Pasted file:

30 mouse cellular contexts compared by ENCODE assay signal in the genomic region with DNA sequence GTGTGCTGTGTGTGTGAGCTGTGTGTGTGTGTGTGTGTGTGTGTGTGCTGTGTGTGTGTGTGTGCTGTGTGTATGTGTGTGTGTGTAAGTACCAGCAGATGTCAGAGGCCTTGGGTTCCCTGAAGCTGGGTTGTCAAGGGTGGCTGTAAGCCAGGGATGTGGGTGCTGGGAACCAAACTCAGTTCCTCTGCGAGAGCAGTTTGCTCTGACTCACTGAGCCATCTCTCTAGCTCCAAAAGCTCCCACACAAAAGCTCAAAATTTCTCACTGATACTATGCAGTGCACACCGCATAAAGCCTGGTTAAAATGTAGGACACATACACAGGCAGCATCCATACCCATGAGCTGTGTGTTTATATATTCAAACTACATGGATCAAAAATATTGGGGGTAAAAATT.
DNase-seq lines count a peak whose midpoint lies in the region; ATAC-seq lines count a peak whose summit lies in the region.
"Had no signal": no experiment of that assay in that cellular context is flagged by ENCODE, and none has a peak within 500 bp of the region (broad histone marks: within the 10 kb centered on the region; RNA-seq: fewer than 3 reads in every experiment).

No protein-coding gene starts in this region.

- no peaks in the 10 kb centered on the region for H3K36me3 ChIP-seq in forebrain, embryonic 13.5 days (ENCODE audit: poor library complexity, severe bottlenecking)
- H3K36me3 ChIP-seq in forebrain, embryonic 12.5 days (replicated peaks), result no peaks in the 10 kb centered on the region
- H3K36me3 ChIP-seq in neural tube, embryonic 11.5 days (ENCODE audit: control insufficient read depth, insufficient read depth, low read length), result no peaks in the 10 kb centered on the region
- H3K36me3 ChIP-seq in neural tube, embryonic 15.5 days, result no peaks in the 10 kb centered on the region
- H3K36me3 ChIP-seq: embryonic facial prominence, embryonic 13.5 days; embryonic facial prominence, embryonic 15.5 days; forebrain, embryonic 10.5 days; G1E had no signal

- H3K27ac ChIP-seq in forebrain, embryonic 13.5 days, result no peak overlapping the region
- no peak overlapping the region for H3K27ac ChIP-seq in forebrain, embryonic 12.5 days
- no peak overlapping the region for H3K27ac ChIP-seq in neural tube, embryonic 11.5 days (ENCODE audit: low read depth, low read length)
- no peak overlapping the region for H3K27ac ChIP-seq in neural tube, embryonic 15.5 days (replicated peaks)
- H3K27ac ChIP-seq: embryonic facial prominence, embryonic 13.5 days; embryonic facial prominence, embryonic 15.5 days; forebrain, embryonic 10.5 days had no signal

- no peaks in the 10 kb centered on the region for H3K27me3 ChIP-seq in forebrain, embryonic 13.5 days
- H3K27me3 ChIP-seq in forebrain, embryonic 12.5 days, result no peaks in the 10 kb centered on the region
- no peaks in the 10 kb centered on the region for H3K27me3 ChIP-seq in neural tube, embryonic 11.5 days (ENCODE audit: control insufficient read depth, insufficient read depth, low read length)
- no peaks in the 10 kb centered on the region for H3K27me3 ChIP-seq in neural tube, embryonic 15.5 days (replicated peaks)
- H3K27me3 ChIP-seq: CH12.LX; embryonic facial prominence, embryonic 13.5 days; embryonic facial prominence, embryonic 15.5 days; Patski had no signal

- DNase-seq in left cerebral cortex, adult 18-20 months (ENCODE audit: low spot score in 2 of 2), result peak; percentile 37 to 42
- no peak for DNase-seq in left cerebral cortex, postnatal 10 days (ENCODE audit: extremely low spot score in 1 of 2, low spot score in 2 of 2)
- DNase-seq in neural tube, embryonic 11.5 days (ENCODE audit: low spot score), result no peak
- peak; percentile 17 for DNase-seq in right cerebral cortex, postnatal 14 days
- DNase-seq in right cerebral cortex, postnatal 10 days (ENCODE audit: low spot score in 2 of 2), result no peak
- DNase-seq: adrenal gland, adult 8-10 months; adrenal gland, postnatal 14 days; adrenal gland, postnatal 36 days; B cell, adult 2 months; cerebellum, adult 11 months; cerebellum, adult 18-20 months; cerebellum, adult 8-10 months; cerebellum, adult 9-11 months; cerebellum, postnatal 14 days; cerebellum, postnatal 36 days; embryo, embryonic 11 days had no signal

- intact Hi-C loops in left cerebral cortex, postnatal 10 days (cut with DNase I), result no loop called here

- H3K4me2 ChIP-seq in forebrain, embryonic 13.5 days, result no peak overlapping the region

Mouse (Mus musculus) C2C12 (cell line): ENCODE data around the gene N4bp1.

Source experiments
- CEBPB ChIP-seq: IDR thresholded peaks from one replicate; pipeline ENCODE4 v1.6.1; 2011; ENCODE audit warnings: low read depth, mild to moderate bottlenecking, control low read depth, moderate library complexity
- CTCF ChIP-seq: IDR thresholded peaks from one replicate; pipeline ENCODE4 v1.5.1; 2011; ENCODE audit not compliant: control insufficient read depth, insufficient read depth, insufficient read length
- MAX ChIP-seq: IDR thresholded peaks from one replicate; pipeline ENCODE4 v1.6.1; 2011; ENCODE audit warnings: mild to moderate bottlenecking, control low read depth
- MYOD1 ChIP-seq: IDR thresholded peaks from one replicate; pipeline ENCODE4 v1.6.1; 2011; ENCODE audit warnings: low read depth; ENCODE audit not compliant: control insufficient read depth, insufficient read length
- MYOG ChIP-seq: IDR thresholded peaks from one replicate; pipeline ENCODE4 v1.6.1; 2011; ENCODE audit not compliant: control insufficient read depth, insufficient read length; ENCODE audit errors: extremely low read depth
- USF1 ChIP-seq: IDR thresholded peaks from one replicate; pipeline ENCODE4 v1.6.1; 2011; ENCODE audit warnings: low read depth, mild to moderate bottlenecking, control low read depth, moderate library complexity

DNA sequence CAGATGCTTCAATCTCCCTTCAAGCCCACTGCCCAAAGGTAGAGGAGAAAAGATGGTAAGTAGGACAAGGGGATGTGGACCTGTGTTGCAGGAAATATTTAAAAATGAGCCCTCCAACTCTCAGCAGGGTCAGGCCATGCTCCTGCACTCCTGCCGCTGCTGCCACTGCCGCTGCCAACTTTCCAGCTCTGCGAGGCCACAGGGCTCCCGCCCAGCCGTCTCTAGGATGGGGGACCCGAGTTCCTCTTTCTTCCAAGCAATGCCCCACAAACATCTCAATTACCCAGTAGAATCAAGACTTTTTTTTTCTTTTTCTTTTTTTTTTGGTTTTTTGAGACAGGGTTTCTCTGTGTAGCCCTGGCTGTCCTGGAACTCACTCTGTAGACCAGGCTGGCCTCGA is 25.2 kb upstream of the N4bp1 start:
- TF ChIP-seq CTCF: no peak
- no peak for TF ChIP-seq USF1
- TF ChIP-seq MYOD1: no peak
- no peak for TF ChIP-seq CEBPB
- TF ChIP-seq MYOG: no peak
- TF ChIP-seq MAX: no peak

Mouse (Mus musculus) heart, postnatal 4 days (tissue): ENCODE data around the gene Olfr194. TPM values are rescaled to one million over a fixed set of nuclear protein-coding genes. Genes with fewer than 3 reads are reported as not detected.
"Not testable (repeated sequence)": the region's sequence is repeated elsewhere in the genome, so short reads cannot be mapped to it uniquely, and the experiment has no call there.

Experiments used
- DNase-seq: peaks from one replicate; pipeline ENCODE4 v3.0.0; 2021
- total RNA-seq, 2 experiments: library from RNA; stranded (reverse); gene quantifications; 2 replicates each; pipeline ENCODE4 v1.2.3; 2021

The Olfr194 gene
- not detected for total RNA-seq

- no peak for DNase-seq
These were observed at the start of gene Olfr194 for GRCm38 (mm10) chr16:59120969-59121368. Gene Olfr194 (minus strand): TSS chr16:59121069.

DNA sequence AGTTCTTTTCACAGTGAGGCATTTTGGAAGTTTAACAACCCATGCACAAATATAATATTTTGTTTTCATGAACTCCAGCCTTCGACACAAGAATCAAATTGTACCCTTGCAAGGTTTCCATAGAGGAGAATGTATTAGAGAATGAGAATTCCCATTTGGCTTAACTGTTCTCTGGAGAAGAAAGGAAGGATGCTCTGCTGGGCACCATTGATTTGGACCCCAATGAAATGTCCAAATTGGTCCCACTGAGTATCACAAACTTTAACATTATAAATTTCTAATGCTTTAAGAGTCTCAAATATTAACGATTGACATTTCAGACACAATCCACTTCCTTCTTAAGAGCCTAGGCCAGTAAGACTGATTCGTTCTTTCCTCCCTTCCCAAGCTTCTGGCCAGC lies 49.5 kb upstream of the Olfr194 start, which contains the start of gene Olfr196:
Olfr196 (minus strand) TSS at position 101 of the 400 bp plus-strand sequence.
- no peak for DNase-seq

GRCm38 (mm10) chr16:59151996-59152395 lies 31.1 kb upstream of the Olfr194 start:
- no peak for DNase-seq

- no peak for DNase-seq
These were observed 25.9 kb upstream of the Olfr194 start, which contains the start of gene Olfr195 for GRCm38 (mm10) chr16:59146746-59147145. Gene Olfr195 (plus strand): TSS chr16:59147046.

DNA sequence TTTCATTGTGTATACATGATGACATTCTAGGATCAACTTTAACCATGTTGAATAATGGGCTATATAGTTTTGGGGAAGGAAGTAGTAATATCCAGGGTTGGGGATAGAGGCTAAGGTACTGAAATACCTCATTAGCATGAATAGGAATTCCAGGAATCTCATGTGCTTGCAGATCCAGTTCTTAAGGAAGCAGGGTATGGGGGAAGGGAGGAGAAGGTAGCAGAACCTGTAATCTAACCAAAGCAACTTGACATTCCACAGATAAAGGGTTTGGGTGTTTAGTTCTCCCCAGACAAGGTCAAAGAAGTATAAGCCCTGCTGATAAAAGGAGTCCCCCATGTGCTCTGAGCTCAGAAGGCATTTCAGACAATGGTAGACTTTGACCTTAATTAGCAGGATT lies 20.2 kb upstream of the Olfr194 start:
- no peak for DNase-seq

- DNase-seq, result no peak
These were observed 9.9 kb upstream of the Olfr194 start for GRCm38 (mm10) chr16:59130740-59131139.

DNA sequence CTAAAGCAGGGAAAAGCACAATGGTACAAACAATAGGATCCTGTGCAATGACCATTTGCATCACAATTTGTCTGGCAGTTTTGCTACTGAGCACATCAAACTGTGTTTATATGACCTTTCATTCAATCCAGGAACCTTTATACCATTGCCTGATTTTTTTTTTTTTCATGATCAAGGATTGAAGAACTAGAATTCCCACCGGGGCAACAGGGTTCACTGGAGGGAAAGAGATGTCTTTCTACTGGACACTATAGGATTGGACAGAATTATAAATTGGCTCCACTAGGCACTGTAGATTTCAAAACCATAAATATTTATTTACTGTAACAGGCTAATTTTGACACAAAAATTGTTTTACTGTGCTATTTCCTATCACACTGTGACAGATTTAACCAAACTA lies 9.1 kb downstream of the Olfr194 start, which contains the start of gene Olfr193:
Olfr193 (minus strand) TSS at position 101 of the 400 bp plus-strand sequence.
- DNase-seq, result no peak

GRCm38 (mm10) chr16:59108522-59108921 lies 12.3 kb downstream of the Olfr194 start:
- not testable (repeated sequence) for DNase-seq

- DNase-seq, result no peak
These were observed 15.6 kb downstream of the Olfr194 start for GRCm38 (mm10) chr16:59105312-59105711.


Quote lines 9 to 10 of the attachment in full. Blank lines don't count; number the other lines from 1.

- H3K36me3 ChIP-seq: embryonic facial prominence, embryonic 13.5 days; embryonic facial prominence, embryonic 15.5 days; forebrain, embryonic 10.5 days; G1E had no signal

- H3K27ac ChIP-seq in forebrain, embryonic 13.5 days, result no peak overlapping the region